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Statins may lower risk of cancer death

A report being published in Thursday’s edition of the New England Journal of Medicine is one of a number of recent papers suggesting that statins not only limit the growth of cancer cells but also make them more vulnerable to certain therapies.

“Regular statin use before and after a diagnosis of cancer could theoretically reduce cancer-related mortality,” wrote study leader Sune F. Nielsen, a biochemist at the University of Copenhagen who based his findings on an analysis of more than 5.5 million people in Denmark.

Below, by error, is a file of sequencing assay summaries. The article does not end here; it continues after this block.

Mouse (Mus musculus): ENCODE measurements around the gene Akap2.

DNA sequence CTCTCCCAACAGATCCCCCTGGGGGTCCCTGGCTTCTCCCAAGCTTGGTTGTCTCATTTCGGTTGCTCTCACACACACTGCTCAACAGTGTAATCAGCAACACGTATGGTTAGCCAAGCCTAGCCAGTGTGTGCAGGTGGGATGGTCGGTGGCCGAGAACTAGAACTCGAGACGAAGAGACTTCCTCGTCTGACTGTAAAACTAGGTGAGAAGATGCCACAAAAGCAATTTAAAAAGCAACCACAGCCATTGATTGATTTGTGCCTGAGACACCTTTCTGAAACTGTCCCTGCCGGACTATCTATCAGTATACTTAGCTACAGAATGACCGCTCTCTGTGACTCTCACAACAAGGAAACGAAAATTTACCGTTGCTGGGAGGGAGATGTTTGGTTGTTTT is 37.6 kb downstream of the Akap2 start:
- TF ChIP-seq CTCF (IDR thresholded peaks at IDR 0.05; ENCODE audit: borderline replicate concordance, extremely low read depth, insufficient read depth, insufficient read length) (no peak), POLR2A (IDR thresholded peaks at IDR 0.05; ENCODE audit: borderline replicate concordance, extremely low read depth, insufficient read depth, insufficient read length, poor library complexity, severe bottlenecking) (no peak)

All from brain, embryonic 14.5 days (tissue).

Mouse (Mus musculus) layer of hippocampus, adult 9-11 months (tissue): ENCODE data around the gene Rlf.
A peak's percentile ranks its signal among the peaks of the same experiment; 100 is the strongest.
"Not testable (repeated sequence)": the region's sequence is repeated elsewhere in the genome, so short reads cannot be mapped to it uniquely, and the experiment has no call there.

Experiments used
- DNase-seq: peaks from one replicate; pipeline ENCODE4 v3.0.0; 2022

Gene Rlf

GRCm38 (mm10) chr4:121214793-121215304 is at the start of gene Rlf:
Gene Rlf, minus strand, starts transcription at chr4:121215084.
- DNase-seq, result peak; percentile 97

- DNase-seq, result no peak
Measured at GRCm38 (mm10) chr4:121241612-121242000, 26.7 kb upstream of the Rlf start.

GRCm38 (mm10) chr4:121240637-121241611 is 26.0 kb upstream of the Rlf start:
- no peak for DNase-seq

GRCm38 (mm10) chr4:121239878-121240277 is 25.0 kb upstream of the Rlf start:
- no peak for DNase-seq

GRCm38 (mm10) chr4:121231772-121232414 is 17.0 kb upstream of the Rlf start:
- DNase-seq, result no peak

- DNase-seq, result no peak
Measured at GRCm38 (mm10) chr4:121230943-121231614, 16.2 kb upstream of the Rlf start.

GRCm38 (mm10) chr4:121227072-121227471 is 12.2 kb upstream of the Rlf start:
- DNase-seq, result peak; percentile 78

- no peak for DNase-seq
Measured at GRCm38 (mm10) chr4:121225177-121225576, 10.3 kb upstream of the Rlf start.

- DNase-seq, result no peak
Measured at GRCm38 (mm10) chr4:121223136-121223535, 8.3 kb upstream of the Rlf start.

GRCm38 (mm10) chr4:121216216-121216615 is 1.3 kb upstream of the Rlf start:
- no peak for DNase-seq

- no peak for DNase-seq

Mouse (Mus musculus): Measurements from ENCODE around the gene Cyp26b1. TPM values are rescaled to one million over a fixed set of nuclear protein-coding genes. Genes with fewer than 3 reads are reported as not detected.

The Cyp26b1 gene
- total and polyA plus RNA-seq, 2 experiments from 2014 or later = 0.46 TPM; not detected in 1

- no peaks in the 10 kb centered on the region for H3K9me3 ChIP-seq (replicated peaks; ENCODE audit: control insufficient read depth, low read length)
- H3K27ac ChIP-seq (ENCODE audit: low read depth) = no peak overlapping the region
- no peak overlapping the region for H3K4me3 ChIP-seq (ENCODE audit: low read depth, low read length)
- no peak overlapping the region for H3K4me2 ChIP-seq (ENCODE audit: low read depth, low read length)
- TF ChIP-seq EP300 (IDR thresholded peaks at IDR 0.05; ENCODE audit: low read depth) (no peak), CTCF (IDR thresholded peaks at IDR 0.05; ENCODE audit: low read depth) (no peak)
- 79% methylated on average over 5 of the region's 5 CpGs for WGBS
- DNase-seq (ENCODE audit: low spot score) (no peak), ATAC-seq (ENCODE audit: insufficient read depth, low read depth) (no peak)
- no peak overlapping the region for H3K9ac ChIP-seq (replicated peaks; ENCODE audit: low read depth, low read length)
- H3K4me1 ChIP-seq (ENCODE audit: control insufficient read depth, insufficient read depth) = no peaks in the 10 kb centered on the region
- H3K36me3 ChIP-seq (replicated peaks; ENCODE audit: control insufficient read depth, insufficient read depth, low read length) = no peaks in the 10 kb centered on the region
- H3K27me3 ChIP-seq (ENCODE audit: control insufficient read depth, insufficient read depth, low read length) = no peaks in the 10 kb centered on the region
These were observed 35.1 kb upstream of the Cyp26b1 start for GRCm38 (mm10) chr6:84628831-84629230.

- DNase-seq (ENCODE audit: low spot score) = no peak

Statins are already used by millions of Americans to improve their cardiovascular health by reducing the liver’s production of cholesterol. Though an excessive amount of cholesterol can inhibit blood flow by narrowing or blocking arteries, the waxy substance is actually necessary for good health.

Among other functions, cholesterol helps to build and maintain cell membranes, and is essential to their proliferation. Therefore, when cholesterol production is limited, the ability of cancer cells to reproduce uncontrollably is diminished, scientists say. There has also been some experimental evidence that statins may increase the effectiveness of radiation therapy.

Nielsen and his colleagues based their conclusions on an analysis of government death records and other medical data for the entire population of Denmark between 1995 and 2007.

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